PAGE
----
DEDHAM, MA -The Tor Project has launched a roadmap for dramatically improving the performance of the public Tor network over the next year. A combination of existing funding and a needed $1 million over the next 12 months will ensure success. This campaign is a direct result of the recently published 3-Year Development Roadmap. The roadmap incorporates research and actions from a number of sources which define the next steps for improving performance of the public Tor network. The most requested feature by users of the public Tor network is to increase performance while keeping strong anonymity intact.

As Tor's user base has grown, the performance of the Tor network has suffered. Over the past few years, Tor's funding (and thus the development effort) has focused on usability and blocking-resistance. We've come up with a portable self-contained Windows bundle; deployed tools to handle the upcoming censorship arms race; further developed supporting applications like Vidalia, Torbutton, and Thandy; made it easier for users to be relays by adding better rate limiting and an easy graphical interface with uPnP support; developed an effective translation and localization team and infrastructure; and spread understanding of Tor in a safe word-of-mouth way that stayed mostly under the radar of censors. All of these successess have contributed to the growing user base and increased stress on the public Tor network.

Tor's tools and technologies are already used by hundreds of thousands of people to protect their activities online. These users include journalists and human rights workers in politically rigid countries communicating with whistleblowers and dissidents. Law enforcement officers on Internet sting operations stay anonymous with Tor, as do people wanting to post socially sensitive information in chat rooms, like rape or abuse survivors and those with illnesses.  The Tor network also provides protection for people looking for another layer of privacy from the millions of websites and ISPs bent on collecting private information and tracking their moves online.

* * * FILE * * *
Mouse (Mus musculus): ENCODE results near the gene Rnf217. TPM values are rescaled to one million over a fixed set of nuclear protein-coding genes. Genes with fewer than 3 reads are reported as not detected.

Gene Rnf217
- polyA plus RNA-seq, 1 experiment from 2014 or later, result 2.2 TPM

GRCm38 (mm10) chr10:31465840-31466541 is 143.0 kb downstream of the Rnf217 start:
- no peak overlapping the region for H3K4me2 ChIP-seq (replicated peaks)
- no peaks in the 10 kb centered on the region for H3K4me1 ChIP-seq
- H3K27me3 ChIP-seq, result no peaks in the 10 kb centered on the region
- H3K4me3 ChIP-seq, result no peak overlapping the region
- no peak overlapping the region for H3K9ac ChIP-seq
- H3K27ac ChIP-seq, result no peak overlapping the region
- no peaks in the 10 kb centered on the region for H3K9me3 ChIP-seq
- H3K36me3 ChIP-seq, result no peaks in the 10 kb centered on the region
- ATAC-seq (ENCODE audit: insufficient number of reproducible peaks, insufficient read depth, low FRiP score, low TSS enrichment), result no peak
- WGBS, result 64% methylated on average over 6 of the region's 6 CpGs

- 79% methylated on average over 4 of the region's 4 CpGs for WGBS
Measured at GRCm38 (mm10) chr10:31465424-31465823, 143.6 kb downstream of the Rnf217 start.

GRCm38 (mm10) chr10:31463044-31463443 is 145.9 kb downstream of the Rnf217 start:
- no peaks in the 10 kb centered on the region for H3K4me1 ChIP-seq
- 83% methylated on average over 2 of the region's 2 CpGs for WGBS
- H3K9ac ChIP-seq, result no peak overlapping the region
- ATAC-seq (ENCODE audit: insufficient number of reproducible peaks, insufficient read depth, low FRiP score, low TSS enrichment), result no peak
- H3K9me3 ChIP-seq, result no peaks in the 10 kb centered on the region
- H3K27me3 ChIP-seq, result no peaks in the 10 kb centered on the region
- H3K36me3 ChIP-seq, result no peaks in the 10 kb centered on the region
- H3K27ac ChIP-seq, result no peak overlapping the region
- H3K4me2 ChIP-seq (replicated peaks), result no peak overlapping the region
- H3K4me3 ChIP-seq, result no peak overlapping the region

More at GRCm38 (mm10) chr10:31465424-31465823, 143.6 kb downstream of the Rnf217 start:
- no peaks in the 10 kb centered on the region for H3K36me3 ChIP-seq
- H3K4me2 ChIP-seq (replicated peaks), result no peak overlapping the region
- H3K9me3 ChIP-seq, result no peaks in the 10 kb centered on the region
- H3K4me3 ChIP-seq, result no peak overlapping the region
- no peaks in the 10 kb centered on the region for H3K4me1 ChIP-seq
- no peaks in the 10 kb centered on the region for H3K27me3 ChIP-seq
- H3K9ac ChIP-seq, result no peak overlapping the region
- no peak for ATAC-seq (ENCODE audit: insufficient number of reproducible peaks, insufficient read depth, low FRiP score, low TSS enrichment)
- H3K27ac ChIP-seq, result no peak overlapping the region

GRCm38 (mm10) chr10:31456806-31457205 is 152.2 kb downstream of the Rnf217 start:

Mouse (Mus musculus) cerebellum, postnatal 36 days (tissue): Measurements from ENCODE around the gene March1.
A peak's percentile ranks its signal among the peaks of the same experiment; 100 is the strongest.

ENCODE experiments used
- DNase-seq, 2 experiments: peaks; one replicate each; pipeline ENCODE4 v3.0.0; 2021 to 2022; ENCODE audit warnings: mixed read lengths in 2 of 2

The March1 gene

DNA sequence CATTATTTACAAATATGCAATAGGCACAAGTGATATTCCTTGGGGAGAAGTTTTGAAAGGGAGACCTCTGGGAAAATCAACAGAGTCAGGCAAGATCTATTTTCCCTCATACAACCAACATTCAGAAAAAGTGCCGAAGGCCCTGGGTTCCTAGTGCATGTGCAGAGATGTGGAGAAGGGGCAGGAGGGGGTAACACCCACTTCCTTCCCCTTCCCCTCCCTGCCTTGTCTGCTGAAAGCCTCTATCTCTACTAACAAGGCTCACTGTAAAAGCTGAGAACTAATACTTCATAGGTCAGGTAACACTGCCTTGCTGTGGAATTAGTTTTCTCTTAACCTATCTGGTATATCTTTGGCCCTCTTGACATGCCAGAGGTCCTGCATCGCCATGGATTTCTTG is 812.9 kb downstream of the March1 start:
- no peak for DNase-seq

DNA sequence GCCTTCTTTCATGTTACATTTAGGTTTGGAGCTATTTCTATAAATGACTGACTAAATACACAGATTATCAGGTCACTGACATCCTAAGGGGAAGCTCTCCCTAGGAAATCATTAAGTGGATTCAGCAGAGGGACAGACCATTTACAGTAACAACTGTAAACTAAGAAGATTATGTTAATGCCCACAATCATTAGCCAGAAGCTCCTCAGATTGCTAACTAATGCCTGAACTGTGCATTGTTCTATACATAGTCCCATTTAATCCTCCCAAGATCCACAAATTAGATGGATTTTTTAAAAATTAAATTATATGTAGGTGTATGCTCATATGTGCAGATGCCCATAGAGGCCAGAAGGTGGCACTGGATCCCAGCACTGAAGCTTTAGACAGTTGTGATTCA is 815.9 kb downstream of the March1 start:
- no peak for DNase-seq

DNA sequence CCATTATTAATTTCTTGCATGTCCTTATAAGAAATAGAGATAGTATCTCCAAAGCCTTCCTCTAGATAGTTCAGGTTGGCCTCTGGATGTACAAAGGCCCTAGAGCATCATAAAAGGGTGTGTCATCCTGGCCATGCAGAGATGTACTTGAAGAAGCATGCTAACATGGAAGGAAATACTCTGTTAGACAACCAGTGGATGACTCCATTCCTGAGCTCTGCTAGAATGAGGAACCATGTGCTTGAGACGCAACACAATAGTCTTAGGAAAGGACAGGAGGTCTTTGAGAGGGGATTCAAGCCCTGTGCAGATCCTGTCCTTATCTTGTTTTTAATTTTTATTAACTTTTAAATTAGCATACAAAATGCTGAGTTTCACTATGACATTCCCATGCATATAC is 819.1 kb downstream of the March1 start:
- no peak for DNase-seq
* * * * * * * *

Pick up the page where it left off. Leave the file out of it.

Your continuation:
Tor welcomes additional sponsors to join our current sponsors; such as the Broadcasting Board of Governors, the NLnet Foundation, and hundreds of individual donors. While existing funders are enough to get the items on the roadmap started, an additional $1 million over the next year will dramatically increase the performance of the public Tor network.


Based in Dedham, MA, The Tor Project develops free and open-source software that provides online anonymity to the everyday Internet user. Tor was born out of a collaboration with the U.S. Naval Research Lab starting in 2001, and it became an official U.S. 501(c)(3) non-profit in 2006. The Tor Project now works with many individuals, NGOs, law enforcement agencies, and businesses globally to help them protect their anonymity online.

In addition to its efforts developing and maintaining the Tor anonymity software and the Tor network, The Tor Project also helps to lead the research community in understanding how to build and measure scalable and secure anonymity networks. The Tor developers publish several new research papers each year in major academic security conferences, and just about every major security conference these days includes a Tor-related paper. Tor is a project-funded organization with eight full-time staff.

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Contact: Andrew Lewman

Tel: +1-781-948-1982


Website: Tor Project

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